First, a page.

Wednesday, November 4, 2009

Fitzgerald and His Pat Hobby Stories

Though I've re-read F. Scott Fitzgerald's The Great Gatsby within the last few years - if you're looking for The Great American Novel, here it is - it's been a long, long time since I've read any of his short stories. This might be a good reason to dig into at least the Pat Hobby stories:
When F. Scott Fitzgerald died in Los Angeles in 1940, he'd been laboring for a year and a half on "The Last Tycoon," a novel about a charismatic movie producer named Monroe Stahr. Published posthumously, this uncompleted manuscript would be called—by, among others, Edmund Wilson—the finest work of fiction ever written about Hollywood.

On weekends during those same creative months, Fitzgerald dashed off (for quick cash) a batch of tales involving a much different Hollywood type: a down-at-heels scriptwriter named Pat Hobby. The 17 Hobby episodes, printed in Esquire magazine between 1939 and 1941 and later collected into "The Pat Hobby Stories" (Scribner), complement "The Last Tycoon" and fill out his vision of the movie-town that fed and inspired him in his final years. The unfinished "Tycoon" is a masterpiece of modern-romantic tragedy. "The Pat Hobby Stories" is an acerbic comedy—one where the laughs often stick in your throat.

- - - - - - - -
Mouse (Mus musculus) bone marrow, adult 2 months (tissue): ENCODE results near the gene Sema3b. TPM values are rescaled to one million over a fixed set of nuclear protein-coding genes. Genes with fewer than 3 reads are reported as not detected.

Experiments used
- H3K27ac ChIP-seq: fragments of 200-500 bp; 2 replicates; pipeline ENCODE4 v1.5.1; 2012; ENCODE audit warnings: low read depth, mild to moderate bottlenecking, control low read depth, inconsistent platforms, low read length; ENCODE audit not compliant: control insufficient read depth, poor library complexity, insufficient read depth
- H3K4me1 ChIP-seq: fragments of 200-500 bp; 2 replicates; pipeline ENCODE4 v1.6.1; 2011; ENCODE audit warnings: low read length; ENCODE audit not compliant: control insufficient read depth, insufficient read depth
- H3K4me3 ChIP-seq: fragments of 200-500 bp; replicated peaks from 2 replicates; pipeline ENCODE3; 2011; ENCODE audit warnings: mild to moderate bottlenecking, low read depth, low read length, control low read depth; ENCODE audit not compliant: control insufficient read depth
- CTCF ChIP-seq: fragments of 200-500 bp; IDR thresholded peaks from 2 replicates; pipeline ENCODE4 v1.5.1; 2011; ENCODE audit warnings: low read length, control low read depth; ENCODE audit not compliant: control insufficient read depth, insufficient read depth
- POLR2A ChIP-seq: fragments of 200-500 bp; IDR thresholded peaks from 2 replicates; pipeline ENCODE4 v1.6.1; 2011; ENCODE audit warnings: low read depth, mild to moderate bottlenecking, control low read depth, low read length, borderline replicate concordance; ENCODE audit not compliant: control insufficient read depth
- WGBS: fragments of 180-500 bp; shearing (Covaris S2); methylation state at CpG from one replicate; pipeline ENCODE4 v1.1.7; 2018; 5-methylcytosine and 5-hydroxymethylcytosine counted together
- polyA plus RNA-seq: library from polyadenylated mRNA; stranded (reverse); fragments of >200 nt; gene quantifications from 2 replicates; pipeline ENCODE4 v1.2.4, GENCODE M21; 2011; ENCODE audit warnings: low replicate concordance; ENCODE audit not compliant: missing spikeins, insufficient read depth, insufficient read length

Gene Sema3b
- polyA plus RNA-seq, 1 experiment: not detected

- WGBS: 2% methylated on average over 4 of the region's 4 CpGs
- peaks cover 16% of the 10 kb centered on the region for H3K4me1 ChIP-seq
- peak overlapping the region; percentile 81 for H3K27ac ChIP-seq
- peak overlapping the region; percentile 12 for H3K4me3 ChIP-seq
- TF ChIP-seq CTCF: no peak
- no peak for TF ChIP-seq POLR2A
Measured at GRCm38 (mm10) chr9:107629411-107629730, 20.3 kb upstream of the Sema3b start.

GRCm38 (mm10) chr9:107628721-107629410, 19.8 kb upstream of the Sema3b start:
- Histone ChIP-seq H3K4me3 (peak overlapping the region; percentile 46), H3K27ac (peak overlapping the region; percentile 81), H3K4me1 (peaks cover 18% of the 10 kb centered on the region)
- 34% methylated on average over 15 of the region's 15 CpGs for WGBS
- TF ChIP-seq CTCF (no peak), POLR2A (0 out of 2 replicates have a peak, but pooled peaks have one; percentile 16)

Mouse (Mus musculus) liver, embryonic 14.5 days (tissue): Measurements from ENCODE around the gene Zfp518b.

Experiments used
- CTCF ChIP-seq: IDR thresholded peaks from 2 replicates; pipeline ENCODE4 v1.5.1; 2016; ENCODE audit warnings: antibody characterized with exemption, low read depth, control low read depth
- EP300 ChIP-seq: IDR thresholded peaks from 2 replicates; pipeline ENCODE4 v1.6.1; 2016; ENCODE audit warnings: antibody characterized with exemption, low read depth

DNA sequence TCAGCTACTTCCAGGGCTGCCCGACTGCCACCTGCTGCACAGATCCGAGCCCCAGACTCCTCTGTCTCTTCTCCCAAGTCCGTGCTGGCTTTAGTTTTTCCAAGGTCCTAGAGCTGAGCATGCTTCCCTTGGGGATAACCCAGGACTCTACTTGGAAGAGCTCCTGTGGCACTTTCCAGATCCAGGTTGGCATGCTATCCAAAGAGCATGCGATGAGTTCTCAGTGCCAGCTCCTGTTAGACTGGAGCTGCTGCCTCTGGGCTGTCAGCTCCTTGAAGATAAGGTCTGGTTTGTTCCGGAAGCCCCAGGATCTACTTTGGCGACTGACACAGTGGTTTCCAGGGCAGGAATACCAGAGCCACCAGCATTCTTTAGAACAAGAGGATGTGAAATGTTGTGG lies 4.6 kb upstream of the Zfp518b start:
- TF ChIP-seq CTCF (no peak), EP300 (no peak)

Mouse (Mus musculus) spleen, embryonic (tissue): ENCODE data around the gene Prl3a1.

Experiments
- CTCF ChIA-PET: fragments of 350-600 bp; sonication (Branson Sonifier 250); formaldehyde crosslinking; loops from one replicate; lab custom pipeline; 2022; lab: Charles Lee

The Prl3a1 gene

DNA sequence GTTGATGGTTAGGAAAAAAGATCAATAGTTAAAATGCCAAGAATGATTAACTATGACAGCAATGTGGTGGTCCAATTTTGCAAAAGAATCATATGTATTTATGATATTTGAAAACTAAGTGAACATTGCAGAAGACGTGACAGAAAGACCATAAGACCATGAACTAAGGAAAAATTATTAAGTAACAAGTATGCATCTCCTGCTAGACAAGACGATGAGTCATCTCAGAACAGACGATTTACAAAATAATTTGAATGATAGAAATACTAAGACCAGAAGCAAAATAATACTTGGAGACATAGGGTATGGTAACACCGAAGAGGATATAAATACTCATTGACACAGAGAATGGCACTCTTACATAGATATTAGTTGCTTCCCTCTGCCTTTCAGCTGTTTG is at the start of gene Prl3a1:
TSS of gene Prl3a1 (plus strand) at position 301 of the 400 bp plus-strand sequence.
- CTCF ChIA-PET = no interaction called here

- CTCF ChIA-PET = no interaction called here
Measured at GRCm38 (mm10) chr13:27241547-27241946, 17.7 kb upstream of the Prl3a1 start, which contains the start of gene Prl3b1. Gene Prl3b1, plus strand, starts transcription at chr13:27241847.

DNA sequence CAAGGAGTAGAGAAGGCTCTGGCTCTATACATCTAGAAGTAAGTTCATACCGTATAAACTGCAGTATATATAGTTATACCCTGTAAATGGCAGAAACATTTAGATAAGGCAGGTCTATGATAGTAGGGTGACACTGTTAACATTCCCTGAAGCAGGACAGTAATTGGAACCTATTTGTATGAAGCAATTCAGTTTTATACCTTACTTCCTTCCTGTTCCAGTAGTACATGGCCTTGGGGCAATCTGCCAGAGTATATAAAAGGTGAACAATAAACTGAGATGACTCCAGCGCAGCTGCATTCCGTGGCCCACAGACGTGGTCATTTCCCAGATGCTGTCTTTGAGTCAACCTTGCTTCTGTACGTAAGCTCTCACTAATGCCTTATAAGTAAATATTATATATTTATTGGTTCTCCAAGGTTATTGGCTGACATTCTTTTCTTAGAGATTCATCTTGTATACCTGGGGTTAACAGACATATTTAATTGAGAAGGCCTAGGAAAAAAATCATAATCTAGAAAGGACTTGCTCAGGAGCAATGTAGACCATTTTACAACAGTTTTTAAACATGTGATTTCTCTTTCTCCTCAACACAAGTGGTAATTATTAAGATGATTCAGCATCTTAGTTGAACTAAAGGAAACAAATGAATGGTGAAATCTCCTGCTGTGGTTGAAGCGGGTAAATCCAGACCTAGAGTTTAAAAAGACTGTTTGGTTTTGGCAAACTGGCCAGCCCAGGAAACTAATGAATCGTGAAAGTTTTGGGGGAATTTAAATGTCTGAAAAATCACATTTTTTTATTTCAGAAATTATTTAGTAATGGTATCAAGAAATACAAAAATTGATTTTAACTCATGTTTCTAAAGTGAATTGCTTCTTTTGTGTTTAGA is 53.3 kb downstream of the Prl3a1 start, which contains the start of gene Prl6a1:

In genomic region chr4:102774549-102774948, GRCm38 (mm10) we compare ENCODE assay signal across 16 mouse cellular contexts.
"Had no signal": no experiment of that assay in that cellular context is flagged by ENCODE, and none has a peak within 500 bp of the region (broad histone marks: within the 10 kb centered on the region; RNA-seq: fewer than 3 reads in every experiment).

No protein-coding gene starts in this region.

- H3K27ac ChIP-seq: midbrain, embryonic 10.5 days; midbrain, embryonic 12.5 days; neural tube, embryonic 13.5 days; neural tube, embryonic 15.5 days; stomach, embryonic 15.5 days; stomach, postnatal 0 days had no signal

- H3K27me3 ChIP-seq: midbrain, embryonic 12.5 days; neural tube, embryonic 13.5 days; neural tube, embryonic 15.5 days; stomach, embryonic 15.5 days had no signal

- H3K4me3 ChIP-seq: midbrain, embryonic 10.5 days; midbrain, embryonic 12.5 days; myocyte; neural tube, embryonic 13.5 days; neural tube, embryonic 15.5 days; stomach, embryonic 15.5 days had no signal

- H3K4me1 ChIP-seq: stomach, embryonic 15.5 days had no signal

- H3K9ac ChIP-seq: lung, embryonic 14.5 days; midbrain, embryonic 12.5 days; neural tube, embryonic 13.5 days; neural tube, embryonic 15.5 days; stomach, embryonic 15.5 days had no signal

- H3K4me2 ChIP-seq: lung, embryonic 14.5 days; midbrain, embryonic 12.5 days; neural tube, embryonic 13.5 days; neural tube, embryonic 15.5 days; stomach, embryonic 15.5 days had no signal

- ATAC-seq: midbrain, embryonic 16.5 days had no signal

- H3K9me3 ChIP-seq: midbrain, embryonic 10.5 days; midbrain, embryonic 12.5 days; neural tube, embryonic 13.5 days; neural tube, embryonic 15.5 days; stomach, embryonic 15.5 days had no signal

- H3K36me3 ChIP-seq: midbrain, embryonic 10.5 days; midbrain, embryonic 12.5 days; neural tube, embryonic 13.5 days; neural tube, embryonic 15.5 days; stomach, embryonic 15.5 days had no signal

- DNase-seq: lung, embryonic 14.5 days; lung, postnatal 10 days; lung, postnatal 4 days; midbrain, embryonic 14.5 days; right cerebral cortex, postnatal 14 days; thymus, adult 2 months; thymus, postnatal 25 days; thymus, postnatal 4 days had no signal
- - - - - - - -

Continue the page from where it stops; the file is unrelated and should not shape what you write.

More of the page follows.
Fitzgerald's story is a tragic one - yes, much of it self-inflicted - but I liked how, at the end there, he was working on coming back to life. And, right up to the end, he was devoted to his daughter, Scottie. These stories sound like they may shed a little light of how things were before they ended.

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